Yale Teachable Tidbits
In conjunction with the National Academies Summer Institutes, the Yale Center for Scientific Teaching offers a nice collection of Teachable Tidbits, including active learning exercises. Dr. O'Malley is a National Academy Teaching Fellow for 2014-2015 academic year.

MEDscience, based out of Harvard Medical School, is an immersive premedical institute that offers an intensive, simulator-based curriculum for premedical students at Boston area high schools and serves as a model of applied medical sciences/STEM learning.

Meridian Academy
Meridian Academy is a project-based, interdisciplinary secondary school in Boston for students who want to become experienced problem-solvers with leadership skills and carry out original projects, while making connections between academic concepts and the real world.

Want to know more about Genetics and Evolution? Or Huckleberry Finn and The Great Poems? You might find MOOC List helpful. They provide a rolling list of courses upcoming in the next 30 days and I was able to link thru to a Dino101 MOOC by Coursera.

Orion Business Solutions
If you wish to launch an Ed-Tech enterprise, Orion provides the total package, from Web Design to expert development practices to market launch. Creators of MazeFire 2.0 and other novel web deployments, you can contact Orion at

Coursera Contact Info
Coursera and EdX are two major MOOC providers. If you need to contact Coursera about any of their courses, technical issues or using MOOCs in your instruction, this page provides some email addresses. My initial registration failed, but I do have an open trouble ticket.

Free Textbooks via OpenStax
Open Stax, in collaboration with Rice University and many contributors, offers free, peer-reviewed Digital Textbooks. Their Biology text seems nice, with tons of useful info, and the Physiology download was most helpful (as I was in a pinch). Nice video links too.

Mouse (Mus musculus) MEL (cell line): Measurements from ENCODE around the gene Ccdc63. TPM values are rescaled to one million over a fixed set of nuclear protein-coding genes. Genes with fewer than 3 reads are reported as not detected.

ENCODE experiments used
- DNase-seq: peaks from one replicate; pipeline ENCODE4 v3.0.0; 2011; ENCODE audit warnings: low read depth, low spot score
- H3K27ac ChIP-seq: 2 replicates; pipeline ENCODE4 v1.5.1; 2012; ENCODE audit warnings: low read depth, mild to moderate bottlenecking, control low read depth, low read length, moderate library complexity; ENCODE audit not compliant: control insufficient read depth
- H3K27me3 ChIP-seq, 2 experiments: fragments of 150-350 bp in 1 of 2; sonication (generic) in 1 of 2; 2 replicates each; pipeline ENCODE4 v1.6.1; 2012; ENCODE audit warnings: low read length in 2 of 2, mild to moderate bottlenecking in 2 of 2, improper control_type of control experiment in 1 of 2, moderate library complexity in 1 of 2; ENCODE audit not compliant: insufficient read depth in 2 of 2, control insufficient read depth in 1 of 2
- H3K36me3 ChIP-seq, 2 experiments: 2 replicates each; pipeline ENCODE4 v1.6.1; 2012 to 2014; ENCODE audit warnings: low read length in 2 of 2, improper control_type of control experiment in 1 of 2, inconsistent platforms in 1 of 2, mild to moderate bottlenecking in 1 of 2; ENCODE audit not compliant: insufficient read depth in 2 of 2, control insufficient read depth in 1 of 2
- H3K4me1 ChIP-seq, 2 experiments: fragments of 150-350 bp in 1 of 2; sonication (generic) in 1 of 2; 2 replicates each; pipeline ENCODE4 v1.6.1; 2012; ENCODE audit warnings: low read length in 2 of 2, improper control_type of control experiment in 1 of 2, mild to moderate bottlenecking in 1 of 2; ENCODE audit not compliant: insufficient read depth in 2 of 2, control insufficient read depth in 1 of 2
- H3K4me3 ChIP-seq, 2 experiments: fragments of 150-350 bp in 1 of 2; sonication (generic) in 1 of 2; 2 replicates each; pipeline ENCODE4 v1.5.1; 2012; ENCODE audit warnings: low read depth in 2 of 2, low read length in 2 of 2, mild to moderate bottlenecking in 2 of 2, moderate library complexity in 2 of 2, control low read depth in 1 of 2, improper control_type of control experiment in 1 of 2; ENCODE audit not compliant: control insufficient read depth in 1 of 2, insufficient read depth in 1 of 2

Peer-to-Peer University
This grass roots, open-education project offers MOOCs, badges, lab reports and other tools for lifelong learning. You will find here schools of Education, Webcraft and Data. You can create your own courses and can both earn and create badges.

#3. Niche and Accessory Resources

Stay tuned for an impending collection of more specialized resources.

#4. Early Contributors to MazeFire Games

Andres Brisson, Whitenoise Technologies, Whitenoise Cryptography Maze
Kim Cataldo, Northeastern University, History of Art 101, Nutrition 101, Jazz 101
Lt. Col.Ingrid Centurion, Centurion Technologies, Military AirPower 101 and 102
Prof. Tim Darvill, Bournemouth University, Stonehenge 101
Jessica Emory and Stephanie Kinkel, Meridian Academy: Math and Science 101
Chaitany Hiremath,, Seal-o-Earth 101, History of the Civil War – Maze 1
Stephanie Kang, MEDscience, Physiology 101 Pak (in progress)
Nareh Sahakian, Northeastern University, Bio 100 Survey 1 & 2, Psychology 101, 102
Steven Saunders, Attorney, Sunstein, Kann, Murphy & Timbers LLP, Patent Law 101
Aylit Schultz,, Asthma 101
Amy Stedman, Northeastern University, Autism 101
Kyle Turley,, Attorney, Wilmer-Hale, Patent Law 102
Prof. Barbara Waszczak, Northeastern University, Pharmacology 101 Paklet